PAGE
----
High taxes can be self-defeating for a government seeking additional revenue.
When tax rates rise above a certain point, they detrimentally affect rates of production.
This is according to a theory proposed by US economist, Prof Arthur Laffer.
Put another way, if a government increases taxes in an attempt to increase its revenue, it will achieve the opposite effect after a certain point, receiving less revenue in the form of taxes.
Laffer advocates lowering tax rates, as tax cuts actually increase revenue for the state by leading to increased production and hence more taxable income (not to mention more jobs).
It could also be argued that lower tax rates allow people to save, or have more disposable income with which to stimulate business.
Moreover, when tax rates are so high that they threaten the existence of tax activities (businesses), these taxpayers are likely to seek other jurisdictions from which to operate.
At lower rates, small tax increases serve to increase productivity. But the level of productivity flattens out and then begins to drop as the tax rates increase.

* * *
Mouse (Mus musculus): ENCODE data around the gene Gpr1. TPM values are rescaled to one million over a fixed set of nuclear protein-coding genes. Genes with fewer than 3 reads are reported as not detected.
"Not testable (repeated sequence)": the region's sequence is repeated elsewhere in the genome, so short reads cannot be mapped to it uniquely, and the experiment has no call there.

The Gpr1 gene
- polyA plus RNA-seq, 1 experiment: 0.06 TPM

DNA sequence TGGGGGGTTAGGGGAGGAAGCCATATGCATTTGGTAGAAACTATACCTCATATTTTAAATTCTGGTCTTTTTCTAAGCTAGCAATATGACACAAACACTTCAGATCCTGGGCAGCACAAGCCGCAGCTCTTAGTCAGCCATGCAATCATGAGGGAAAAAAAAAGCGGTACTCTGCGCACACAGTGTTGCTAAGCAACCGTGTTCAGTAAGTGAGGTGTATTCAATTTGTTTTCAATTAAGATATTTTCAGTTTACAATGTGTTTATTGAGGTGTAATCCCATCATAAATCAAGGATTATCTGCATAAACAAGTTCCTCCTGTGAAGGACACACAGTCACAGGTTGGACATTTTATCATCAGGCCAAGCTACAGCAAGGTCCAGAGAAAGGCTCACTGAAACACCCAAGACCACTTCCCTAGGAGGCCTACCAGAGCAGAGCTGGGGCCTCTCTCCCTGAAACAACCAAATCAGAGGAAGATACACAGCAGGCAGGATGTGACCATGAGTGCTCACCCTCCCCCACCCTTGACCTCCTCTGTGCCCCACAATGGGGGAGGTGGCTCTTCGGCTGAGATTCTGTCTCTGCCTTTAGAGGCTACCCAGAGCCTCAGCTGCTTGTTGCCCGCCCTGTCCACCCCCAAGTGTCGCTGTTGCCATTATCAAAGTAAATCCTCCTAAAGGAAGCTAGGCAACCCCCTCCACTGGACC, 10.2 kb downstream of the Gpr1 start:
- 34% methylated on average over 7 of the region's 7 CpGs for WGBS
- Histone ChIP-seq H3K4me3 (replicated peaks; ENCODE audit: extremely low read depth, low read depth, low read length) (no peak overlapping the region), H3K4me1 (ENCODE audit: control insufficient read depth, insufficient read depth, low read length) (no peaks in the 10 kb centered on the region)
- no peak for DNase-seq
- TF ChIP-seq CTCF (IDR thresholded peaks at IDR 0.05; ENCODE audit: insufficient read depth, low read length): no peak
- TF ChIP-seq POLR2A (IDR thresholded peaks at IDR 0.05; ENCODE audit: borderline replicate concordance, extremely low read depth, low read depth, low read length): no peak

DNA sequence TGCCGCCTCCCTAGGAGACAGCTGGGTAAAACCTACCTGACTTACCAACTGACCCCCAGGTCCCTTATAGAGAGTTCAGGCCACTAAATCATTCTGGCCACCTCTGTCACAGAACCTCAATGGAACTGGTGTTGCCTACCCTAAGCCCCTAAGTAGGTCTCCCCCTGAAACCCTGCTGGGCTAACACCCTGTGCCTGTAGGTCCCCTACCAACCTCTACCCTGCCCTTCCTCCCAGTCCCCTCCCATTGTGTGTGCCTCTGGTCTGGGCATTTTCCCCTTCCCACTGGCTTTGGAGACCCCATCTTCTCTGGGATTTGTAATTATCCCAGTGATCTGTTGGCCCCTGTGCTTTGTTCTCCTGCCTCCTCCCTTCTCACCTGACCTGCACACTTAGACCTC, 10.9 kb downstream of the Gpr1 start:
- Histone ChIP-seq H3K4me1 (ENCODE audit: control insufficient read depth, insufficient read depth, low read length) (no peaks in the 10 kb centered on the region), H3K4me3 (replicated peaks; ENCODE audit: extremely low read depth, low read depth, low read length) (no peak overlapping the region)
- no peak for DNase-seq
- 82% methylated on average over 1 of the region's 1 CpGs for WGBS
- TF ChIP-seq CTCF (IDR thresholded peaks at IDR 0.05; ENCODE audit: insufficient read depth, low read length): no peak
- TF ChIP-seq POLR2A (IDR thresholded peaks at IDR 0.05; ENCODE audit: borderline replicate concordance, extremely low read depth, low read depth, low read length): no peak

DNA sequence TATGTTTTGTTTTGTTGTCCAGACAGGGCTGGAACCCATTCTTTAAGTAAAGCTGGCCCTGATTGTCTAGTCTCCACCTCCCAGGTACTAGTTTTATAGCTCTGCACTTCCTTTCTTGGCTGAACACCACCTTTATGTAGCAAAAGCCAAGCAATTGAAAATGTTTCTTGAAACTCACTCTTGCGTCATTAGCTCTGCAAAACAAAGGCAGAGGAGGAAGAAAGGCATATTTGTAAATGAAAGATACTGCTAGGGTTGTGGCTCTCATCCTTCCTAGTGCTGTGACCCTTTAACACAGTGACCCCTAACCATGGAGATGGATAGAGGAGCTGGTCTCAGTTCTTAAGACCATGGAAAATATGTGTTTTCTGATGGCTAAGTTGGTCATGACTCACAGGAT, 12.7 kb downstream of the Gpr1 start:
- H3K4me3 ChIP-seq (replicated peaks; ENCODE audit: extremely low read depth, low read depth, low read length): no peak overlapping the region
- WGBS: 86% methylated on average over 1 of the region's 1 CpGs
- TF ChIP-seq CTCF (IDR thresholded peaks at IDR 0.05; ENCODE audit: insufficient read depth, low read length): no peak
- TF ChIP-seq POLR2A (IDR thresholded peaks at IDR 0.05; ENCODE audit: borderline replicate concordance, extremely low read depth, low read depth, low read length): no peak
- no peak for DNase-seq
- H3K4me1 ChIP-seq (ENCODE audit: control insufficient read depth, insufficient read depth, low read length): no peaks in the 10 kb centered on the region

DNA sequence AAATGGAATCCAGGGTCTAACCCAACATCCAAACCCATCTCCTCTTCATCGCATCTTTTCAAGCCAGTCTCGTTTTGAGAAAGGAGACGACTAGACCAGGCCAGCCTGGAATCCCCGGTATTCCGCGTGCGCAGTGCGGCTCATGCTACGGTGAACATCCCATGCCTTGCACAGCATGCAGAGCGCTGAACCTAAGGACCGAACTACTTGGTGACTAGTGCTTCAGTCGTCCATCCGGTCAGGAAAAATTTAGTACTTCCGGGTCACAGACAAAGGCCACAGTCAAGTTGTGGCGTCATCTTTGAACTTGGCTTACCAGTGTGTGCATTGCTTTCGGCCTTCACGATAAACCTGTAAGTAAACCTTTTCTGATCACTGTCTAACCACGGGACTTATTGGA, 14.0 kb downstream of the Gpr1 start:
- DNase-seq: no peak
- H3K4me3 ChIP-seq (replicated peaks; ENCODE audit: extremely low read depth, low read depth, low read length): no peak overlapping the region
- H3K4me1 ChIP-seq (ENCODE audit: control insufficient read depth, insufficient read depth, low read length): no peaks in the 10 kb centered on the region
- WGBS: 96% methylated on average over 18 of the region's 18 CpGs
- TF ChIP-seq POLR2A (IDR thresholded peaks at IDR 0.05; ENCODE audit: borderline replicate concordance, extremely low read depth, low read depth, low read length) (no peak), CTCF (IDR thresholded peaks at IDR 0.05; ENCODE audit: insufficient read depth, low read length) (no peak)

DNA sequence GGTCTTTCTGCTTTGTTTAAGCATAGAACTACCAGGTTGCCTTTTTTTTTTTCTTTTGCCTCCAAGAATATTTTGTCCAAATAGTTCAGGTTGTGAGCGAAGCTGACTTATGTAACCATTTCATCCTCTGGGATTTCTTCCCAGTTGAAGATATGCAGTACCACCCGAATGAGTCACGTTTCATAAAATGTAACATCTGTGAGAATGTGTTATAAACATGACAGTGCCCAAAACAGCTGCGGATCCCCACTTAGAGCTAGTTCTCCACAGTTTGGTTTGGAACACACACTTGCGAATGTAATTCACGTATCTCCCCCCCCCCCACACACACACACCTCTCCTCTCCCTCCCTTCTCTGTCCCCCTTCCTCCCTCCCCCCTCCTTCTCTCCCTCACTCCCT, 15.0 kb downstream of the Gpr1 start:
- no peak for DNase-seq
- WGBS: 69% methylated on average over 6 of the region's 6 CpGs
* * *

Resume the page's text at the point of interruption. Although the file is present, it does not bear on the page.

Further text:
The Laffer curve illustrates this theory, showing that there comes a point at which government revenue drops to zero. This happens when government so overburdens taxpayers that virtually all income and business profits are taken by the revenue authorities.
At this stage, there is no more incentive to produce goods or work.
Critics of the theory claim that tax cuts do not always stimulate growth. If conditions in a country are unhealthy for taxpayers who would otherwise benefit (as when the right to their personal property is not guaranteed), they are likely to take their extra cash to jurisdictions where their rights and freedoms are guaranteed.
Whatever the case, for tax reductions to assist with economic growth, the rights and freedoms of the taxpayers that drive the economy must be guaranteed as well.
In short, government activity should be positive for business. Instead of focusing on taxes, government should seek to provide the law and order, political stability and some of the infrastructure that business requires to produce good results.
Advocate Peter O’Halloran is a tax specialist.
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